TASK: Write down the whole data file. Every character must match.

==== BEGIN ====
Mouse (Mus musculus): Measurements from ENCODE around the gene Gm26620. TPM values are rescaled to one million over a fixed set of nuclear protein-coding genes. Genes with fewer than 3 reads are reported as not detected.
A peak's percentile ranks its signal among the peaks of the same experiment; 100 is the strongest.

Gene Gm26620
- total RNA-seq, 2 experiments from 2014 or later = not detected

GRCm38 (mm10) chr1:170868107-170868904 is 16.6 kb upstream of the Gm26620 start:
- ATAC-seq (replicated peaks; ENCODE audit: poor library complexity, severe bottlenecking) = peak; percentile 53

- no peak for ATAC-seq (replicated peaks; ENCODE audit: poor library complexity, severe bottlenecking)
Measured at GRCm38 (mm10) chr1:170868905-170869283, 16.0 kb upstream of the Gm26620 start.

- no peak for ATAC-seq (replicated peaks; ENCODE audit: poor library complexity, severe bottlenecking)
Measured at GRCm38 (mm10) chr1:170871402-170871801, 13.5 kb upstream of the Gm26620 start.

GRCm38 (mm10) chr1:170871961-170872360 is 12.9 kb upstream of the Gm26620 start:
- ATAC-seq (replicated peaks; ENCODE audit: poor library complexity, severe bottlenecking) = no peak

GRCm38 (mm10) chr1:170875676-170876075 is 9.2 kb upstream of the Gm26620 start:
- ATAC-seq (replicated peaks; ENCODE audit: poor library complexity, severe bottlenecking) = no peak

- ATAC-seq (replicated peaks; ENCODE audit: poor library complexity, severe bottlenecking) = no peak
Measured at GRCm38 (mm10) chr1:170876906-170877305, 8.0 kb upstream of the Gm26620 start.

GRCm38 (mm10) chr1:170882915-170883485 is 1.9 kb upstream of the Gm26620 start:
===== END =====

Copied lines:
Mouse (Mus musculus): Measurements from ENCODE around the gene Gm26620. TPM values are rescaled to one million over a fixed set of nuclear protein-coding genes. Genes with fewer than 3 reads are reported as not detected.
A peak's percentile ranks its signal among the peaks of the same experiment; 100 is the strongest.

Gene Gm26620
- total RNA-seq, 2 experiments from 2014 or later = not detected

GRCm38 (mm10) chr1:170868107-170868904 is 16.6 kb upstream of the Gm26620 start:
- ATAC-seq (replicated peaks; ENCODE audit: poor library complexity, severe bottlenecking) = peak; percentile 53

- no peak for ATAC-seq (replicated peaks; ENCODE audit: poor library complexity, severe bottlenecking)
Measured at GRCm38 (mm10) chr1:170868905-170869283, 16.0 kb upstream of the Gm26620 start.

- no peak for ATAC-seq (replicated peaks; ENCODE audit: poor library complexity, severe bottlenecking)
Measured at GRCm38 (mm10) chr1:170871402-170871801, 13.5 kb upstream of the Gm26620 start.

GRCm38 (mm10) chr1:170871961-170872360 is 12.9 kb upstream of the Gm26620 start:
- ATAC-seq (replicated peaks; ENCODE audit: poor library complexity, severe bottlenecking) = no peak

GRCm38 (mm10) chr1:170875676-170876075 is 9.2 kb upstream of the Gm26620 start:
- ATAC-seq (replicated peaks; ENCODE audit: poor library complexity, severe bottlenecking) = no peak

- ATAC-seq (replicated peaks; ENCODE audit: poor library complexity, severe bottlenecking) = no peak
Measured at GRCm38 (mm10) chr1:170876906-170877305, 8.0 kb upstream of the Gm26620 start.

GRCm38 (mm10) chr1:170882915-170883485 is 1.9 kb upstream of the Gm26620 start: